Trends in Airline Passenger Trip Delays: Exploring the Design of the Passenger Air Transportation Service

This paper describes an analysis of the year-over-year trends in Passenger Trip Delays. In 2008 there was a 5.1% reduction in the number of passenger trips from 2007, along with a 6% reduction in the number of flights. This yielded a 13.1% reduction in the annual total passenger trip delays over 2007. Despite the improved total delay performance, in 2008, one out of four passengers experienced a trip disruption due to a delayed flight, canceled flight, diverted flight, or denied boarding. Further the trip delay experienced by disrupted passengers remained largely unchanged from 2007. Passengers on delayed flights experienced an average of 58 minutes in trip delay. Passengers rebooked due to canceled flights experienced an average delay of 10.6 hours. The failure to improve the passenger experience, even during a reduction in the operations in 2008 is indicative of an inherent flaw in the design of the passenger transportation service. The underlying design principle is that when flights are delayed or canceled, passengers can be transferred to alternate flights or re-routed. This design approach is satisfactory when flight operations are predictable or when load factors are low and a “reservoir” of seat-capacity exists to handle disruptions. In the twenty-first century, the air transportation system has been optimized to eliminate excess seats, and experiences an on-time flight performance predictability around 70%. The result – systemic passenger trip delays. A discussion of the underlying structural issues and mitigation strategies is provided.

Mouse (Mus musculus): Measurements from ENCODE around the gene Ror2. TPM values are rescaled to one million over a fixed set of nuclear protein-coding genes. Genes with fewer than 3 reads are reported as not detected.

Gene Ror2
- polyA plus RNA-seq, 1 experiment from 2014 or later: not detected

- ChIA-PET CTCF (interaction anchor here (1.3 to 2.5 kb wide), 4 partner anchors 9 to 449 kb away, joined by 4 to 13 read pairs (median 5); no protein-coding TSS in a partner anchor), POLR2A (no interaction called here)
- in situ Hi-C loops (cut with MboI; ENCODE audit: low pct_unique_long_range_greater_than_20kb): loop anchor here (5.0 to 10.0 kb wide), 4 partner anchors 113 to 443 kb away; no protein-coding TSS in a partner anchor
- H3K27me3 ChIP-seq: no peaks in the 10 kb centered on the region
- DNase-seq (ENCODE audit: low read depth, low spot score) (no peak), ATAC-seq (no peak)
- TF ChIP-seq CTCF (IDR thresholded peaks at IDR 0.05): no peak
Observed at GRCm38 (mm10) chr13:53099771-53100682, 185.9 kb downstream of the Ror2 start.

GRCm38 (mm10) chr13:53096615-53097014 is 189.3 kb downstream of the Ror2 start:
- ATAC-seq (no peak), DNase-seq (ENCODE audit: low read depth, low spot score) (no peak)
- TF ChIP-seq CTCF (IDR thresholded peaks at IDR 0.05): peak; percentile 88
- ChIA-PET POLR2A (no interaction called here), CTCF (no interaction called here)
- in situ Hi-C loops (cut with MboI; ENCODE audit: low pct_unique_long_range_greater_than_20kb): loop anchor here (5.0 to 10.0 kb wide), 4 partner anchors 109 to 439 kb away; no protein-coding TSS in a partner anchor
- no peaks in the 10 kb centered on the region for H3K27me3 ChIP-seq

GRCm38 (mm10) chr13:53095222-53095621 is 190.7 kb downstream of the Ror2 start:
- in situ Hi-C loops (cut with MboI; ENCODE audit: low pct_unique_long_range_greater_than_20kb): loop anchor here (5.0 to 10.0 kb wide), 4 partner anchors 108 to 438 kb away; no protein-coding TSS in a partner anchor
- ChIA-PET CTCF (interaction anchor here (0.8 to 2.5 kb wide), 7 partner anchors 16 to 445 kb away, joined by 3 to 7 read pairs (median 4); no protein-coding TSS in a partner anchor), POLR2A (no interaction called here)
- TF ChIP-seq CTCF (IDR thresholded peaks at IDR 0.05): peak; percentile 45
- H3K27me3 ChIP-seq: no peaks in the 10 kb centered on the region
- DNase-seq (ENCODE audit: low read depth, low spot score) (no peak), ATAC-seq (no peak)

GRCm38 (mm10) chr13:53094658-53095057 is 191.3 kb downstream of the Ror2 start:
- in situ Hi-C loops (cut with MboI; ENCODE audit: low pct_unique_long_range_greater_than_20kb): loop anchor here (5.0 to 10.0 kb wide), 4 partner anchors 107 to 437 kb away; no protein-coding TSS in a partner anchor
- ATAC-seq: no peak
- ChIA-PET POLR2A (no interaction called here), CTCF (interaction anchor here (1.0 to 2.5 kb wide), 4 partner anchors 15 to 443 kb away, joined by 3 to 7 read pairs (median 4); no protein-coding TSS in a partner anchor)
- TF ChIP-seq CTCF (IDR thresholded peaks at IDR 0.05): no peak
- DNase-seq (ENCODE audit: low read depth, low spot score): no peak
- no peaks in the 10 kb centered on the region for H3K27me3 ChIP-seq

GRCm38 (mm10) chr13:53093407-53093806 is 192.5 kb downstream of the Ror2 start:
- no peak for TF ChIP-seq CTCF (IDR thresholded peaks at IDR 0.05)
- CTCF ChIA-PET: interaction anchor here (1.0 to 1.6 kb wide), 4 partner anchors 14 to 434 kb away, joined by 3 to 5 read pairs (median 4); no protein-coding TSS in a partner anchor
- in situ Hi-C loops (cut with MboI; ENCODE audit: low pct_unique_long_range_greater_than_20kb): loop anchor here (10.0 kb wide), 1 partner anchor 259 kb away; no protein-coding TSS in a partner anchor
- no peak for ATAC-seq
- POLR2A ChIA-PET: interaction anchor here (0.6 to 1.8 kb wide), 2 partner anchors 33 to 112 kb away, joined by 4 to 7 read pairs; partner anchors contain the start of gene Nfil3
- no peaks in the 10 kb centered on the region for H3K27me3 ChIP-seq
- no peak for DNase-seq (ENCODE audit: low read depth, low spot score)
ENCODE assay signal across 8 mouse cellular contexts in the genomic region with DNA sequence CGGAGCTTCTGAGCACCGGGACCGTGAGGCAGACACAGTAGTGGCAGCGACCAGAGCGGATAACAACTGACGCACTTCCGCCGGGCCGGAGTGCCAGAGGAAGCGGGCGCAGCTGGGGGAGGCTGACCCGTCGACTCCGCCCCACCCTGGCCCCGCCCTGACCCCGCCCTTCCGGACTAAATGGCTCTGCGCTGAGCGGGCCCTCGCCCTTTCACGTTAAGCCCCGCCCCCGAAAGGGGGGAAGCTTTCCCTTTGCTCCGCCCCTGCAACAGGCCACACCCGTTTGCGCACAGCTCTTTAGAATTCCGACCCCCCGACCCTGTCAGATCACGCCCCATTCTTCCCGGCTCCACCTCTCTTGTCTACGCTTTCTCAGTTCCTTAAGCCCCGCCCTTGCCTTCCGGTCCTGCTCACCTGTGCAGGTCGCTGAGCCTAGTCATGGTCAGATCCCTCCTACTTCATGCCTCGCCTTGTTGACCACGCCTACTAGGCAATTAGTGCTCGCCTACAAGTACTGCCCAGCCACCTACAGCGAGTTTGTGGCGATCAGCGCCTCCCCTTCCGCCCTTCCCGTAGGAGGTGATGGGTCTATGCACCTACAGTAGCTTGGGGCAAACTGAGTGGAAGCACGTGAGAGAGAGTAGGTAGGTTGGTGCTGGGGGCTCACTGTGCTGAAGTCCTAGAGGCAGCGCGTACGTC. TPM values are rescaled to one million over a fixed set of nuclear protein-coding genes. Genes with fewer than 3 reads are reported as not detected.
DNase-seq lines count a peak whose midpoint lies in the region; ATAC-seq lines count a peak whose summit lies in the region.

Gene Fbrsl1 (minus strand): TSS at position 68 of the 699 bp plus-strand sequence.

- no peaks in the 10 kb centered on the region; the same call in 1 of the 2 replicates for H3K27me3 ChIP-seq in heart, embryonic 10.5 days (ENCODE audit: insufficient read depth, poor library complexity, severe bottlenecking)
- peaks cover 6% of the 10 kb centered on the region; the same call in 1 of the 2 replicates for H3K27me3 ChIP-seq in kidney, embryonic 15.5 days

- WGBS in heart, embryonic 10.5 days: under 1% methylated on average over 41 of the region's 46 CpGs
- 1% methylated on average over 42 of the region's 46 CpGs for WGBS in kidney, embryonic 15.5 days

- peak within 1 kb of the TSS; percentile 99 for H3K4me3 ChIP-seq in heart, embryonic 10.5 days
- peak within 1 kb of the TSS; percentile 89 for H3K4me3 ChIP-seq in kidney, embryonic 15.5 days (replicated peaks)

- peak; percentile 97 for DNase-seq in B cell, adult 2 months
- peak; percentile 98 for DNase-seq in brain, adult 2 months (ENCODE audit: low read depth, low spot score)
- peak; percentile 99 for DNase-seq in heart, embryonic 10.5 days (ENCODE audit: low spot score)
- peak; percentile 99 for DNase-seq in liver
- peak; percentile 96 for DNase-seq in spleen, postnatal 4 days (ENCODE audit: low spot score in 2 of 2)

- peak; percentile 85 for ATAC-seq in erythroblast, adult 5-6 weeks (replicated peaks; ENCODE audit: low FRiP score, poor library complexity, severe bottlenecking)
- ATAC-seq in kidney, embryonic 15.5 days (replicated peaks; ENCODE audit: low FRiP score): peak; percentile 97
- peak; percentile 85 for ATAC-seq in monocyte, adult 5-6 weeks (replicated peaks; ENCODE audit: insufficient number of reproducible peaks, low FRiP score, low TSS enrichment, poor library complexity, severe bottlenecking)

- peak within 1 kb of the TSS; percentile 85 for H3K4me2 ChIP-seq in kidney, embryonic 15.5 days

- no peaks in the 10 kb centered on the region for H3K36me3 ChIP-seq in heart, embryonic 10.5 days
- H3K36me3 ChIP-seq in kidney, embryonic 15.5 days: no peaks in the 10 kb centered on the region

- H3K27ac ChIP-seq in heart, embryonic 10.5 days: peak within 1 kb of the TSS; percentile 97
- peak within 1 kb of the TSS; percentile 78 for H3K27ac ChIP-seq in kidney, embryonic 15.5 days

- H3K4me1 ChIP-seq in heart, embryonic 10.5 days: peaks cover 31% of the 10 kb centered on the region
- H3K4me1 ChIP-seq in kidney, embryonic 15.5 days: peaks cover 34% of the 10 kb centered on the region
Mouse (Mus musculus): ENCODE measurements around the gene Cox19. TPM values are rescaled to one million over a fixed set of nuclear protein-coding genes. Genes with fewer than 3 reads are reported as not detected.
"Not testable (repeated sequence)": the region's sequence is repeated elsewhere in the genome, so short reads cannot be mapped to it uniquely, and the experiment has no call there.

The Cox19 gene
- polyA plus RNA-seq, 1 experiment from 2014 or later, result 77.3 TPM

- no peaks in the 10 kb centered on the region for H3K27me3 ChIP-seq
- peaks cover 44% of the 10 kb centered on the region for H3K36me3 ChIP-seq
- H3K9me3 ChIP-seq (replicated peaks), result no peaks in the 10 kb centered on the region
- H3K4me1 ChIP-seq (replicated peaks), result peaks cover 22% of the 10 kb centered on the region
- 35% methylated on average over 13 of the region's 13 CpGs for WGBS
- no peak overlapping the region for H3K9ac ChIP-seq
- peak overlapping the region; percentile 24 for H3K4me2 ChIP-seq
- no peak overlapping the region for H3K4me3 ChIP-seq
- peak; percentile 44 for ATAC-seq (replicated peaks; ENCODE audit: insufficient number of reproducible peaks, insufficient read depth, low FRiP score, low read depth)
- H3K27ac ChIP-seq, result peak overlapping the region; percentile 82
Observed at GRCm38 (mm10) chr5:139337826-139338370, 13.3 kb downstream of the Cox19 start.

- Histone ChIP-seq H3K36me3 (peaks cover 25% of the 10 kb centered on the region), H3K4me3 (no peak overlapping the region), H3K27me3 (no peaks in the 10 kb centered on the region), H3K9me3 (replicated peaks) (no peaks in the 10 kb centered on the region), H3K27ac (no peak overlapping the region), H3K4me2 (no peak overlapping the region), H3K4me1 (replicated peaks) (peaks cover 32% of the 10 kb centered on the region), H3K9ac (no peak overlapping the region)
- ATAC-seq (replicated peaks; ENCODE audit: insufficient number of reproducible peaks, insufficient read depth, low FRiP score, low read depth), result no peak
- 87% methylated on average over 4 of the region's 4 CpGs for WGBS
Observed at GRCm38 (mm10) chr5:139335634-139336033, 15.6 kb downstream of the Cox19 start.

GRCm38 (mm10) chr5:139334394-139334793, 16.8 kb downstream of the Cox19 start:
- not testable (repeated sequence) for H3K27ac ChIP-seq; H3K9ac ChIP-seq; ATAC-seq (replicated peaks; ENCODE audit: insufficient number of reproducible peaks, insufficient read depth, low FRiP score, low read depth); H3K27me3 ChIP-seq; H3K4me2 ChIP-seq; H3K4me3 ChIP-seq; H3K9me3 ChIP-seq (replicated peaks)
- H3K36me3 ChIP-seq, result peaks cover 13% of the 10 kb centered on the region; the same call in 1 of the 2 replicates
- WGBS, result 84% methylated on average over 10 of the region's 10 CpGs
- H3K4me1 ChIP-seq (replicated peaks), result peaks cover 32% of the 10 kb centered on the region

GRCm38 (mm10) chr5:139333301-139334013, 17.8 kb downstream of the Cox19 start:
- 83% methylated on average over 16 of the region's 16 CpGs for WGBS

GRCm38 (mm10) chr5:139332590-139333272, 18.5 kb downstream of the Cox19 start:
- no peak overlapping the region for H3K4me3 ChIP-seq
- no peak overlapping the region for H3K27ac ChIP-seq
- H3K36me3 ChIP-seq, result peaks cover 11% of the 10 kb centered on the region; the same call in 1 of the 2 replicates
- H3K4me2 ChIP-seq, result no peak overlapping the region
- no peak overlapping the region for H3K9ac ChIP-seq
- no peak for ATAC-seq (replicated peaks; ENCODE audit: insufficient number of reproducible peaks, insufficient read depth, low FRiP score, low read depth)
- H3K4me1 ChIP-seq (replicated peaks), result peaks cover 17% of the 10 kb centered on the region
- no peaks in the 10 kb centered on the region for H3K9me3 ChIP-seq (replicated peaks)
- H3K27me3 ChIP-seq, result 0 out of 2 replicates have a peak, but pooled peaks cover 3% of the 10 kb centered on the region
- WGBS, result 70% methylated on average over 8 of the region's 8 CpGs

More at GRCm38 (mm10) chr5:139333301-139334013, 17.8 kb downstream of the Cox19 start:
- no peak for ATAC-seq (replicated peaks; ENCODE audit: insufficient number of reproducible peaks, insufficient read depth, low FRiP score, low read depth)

• English

Media Info

  • Media Type: DVD
  • Features: Figures; References; Tables;
  • Pagination: 14p
  • Monograph Title: TRB 89th Annual Meeting Compendium of Papers DVD

Subject/Index Terms

Filing Info

  • Accession Number: 01151028
  • Record Type: Publication
  • Report/Paper Numbers: 10-3337
  • Files: TRIS, TRB
  • Created Date: Jan 25 2010 11:40AM